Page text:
For people who frequent cafes, the inaugural Singapore Coffee Festival proved to be one massive cafe crawl.
Some were eager to begin their java journey: About 30 people were waiting at the F1 Pit Building at about 10am, one hour before the opening time.
Once they entered, they had access to more than 60 food and drink booths by cafes such as Symmetry, Oriole and Two Bakers, which created a lively cafe atmosphere by dressing up their booths with wooden crates and whimsical food and flower displays.
Coffee was a big draw but so was the food.
One of the hottest eats at the festival was the watermelon strawberry cake by Cream & Custard, a cafe in Bukit Ho Swee. It was sold out by 4pm yesterday.
The four-day event, which opened to the public yesterday, attracted more than 4,000 visitors. The festival is organised by Sphere Exhibits, a subsidiary of Singapore Press Holdings, presented by DBS Bank and hosted by The Straits Times.
More than 100 exhibitors, including coffee purveyors, roasters and cafes, are participating in the event.
Slots for workshops and seminars by Common Man Coffee Roasters, and panel sessions by Bettr Barista Coffee Academy and DBS, were fully snapped up.
Information technology analyst Jelmarven Toong, 31, who attended workshops on barista skills and latte art, said: "The festival is a one- stop shop to upgrade my coffee experience. Besides buying a wide selection of beans, the in-depth workshops are ground- up ways of learning to make a better cup of coffee."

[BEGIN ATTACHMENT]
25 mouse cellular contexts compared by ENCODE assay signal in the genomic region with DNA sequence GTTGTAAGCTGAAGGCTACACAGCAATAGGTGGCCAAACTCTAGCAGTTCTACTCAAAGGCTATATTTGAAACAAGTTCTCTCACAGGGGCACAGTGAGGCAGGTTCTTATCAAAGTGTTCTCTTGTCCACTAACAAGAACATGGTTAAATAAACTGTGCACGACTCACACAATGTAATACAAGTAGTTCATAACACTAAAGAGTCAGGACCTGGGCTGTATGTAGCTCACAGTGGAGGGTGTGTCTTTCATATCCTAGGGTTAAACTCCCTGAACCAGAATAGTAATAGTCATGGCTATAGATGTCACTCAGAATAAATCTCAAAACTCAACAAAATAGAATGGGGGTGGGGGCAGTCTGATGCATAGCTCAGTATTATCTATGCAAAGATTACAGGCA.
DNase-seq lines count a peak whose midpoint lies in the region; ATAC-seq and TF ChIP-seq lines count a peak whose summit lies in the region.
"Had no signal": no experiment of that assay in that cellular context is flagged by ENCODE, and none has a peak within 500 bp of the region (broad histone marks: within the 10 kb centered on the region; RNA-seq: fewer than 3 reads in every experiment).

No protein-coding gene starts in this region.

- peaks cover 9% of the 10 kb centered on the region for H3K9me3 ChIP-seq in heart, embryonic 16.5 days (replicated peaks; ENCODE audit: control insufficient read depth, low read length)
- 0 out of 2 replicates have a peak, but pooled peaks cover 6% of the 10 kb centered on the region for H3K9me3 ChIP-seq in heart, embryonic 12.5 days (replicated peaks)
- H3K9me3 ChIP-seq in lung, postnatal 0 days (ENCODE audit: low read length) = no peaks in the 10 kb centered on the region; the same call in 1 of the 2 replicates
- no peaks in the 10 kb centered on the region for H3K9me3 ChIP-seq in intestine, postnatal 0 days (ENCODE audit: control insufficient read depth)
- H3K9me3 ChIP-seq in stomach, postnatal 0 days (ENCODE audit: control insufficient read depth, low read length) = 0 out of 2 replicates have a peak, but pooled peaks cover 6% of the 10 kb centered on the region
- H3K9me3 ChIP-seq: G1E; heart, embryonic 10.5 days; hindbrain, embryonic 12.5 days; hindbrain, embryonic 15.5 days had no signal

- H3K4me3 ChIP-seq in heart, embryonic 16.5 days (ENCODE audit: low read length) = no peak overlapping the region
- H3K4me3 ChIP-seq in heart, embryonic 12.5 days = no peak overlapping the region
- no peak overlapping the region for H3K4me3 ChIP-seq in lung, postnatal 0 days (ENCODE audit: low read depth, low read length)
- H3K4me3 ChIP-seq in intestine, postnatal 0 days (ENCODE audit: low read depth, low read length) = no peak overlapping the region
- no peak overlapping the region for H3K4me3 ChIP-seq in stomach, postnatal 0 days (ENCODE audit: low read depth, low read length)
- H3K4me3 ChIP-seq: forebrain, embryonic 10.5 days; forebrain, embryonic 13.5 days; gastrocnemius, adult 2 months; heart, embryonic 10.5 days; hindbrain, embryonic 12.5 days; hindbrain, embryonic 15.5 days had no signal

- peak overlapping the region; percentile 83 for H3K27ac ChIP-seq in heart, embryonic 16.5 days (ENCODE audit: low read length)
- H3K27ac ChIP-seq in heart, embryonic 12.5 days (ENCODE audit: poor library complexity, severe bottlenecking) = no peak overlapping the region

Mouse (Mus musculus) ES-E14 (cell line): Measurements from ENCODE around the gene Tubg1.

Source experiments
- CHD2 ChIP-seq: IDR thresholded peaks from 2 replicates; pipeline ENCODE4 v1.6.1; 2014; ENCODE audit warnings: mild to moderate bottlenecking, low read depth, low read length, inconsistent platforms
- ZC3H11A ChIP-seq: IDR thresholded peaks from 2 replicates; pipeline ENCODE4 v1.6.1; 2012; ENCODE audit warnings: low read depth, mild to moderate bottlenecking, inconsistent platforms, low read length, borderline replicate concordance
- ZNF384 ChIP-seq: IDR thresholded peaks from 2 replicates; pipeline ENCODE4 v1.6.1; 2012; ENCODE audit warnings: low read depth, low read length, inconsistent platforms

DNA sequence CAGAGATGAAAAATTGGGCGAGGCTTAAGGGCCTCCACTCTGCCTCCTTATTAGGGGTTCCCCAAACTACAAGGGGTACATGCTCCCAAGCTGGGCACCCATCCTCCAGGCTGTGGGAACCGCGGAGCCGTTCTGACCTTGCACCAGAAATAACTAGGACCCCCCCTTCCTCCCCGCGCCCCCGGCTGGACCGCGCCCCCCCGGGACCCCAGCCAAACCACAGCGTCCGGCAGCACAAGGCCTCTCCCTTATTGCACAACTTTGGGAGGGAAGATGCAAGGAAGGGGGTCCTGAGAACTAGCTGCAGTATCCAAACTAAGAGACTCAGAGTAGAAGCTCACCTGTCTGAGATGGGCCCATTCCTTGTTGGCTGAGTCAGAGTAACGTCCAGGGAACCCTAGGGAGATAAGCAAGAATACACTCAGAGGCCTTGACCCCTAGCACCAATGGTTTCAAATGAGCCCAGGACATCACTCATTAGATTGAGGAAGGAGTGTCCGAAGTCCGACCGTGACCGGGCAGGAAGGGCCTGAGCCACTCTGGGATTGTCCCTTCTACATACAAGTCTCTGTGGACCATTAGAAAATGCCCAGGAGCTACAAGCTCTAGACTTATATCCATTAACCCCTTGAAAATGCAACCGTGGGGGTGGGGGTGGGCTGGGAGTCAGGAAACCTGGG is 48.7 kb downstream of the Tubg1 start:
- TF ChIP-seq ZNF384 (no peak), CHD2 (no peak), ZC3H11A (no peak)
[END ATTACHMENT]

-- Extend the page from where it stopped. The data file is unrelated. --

One of the crowd-pullers was Good Coffee Tokyo, which brought in award-winning Japanese baristas and showcased beans from Japanese roasters such as Kochere beans from Ethiopia and honey-processed beans from Costa Rica.
Businessman Edward Ng, 26, said: "The light Japanese-style roasts bring out the natural flavours of the clean-tasting beans."
Lines also formed at the booth of coffee equipment shop Stellar M, which offered free latte samples. Joining the queue was undergraduate Alexis Liu, 19, who said: "I usually use a French press at home, so I am here to find out more about the other filter coffee methods and try making latte art."
Mr Leon Foo, 34, owner of home- grown coffee purveyor Chye Seng Huat Hardware, believes that the festival can grow the local speciality coffee scene.
He said: "Besides reaching out to more people who do not frequent cafes, the festival creates room for collaboration between different players in the industry."
Visitors also had fun lounging around on bean bags and sofas while tucking into food.
Ms Kerri Dunski, a 36-year-old tourist from Australia, said: "The fantastic food line-up gives a well-rounded experience, compared with the coffee festivals I have attended in Australia that focus on coffee. This has a lively street market vibe."
• The Singapore Coffee Festival is at the F1 Pit Building, 1 Republic Boulevard, until Sunday, from 11am to 9pm. Tickets, available at the door, cost $18 per person and $43 per person for VIP tickets, with discounts for DBS and POSB cardholders. Go to sgcoffeefestival.com.sg
VIDEO: Five things you shouldn't miss at the Singapore Coffee Festival http://str.sg/4UZf